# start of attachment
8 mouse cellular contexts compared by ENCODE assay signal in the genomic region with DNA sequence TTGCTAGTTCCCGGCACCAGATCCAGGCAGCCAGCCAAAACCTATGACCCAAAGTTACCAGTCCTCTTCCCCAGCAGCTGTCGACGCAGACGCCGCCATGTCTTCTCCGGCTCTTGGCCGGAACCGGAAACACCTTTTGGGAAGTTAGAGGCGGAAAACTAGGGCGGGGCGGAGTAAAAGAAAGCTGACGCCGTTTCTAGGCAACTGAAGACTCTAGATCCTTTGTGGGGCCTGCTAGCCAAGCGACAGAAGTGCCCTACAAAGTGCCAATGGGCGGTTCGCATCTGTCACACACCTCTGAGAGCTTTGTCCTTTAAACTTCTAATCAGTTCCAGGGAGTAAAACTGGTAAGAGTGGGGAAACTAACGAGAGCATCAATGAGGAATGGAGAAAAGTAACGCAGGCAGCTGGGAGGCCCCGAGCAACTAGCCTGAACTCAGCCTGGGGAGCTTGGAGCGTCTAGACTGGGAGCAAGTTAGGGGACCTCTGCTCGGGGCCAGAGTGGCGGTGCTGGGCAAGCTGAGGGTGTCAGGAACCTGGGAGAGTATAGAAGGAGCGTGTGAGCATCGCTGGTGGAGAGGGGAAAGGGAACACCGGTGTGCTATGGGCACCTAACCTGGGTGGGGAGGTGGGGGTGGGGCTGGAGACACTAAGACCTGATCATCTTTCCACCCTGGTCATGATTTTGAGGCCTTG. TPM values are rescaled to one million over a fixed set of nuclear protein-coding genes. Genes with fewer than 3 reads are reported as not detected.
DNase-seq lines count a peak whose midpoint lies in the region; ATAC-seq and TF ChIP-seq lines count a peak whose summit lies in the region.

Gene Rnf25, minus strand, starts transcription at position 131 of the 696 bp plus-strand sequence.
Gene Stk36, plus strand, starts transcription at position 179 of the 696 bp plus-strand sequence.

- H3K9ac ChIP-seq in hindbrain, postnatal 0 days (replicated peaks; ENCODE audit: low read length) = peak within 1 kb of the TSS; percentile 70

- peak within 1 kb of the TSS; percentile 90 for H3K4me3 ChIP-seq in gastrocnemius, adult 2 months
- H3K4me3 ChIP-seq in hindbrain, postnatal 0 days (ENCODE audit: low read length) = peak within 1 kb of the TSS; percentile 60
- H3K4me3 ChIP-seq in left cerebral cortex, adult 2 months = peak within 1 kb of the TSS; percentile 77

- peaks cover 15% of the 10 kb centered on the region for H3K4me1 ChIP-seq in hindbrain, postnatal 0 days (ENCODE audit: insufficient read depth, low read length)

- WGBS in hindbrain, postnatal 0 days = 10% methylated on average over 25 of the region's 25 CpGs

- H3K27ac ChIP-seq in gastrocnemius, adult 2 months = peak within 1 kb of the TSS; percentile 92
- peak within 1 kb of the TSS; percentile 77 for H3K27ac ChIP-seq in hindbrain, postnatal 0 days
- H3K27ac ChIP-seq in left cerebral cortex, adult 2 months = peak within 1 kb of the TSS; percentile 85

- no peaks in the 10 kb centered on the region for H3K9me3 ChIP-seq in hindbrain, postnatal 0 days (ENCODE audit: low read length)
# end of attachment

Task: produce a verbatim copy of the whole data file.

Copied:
8 mouse cellular contexts compared by ENCODE assay signal in the genomic region with DNA sequence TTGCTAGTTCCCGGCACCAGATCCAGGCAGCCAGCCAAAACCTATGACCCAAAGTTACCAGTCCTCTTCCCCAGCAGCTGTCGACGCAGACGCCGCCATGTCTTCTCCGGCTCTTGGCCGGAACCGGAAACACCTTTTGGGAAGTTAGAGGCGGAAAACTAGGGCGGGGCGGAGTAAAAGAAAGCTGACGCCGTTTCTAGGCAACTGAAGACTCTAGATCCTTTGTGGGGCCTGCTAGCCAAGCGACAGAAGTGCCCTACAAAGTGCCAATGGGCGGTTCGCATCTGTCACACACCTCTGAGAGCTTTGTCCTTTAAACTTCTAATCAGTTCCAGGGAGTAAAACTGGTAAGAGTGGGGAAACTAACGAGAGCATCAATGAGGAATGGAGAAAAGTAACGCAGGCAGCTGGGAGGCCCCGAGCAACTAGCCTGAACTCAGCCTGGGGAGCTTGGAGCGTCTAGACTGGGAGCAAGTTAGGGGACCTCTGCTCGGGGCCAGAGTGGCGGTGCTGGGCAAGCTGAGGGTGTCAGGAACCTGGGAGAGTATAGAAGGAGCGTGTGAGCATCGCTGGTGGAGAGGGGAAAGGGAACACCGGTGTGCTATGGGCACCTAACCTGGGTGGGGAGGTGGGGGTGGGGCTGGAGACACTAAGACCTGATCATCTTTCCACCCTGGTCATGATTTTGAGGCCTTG. TPM values are rescaled to one million over a fixed set of nuclear protein-coding genes. Genes with fewer than 3 reads are reported as not detected.
DNase-seq lines count a peak whose midpoint lies in the region; ATAC-seq and TF ChIP-seq lines count a peak whose summit lies in the region.

Gene Rnf25, minus strand, starts transcription at position 131 of the 696 bp plus-strand sequence.
Gene Stk36, plus strand, starts transcription at position 179 of the 696 bp plus-strand sequence.

- H3K9ac ChIP-seq in hindbrain, postnatal 0 days (replicated peaks; ENCODE audit: low read length) = peak within 1 kb of the TSS; percentile 70

- peak within 1 kb of the TSS; percentile 90 for H3K4me3 ChIP-seq in gastrocnemius, adult 2 months
- H3K4me3 ChIP-seq in hindbrain, postnatal 0 days (ENCODE audit: low read length) = peak within 1 kb of the TSS; percentile 60
- H3K4me3 ChIP-seq in left cerebral cortex, adult 2 months = peak within 1 kb of the TSS; percentile 77

- peaks cover 15% of the 10 kb centered on the region for H3K4me1 ChIP-seq in hindbrain, postnatal 0 days (ENCODE audit: insufficient read depth, low read length)

- WGBS in hindbrain, postnatal 0 days = 10% methylated on average over 25 of the region's 25 CpGs

- H3K27ac ChIP-seq in gastrocnemius, adult 2 months = peak within 1 kb of the TSS; percentile 92
- peak within 1 kb of the TSS; percentile 77 for H3K27ac ChIP-seq in hindbrain, postnatal 0 days
- H3K27ac ChIP-seq in left cerebral cortex, adult 2 months = peak within 1 kb of the TSS; percentile 85

- no peaks in the 10 kb centered on the region for H3K9me3 ChIP-seq in hindbrain, postnatal 0 days (ENCODE audit: low read length)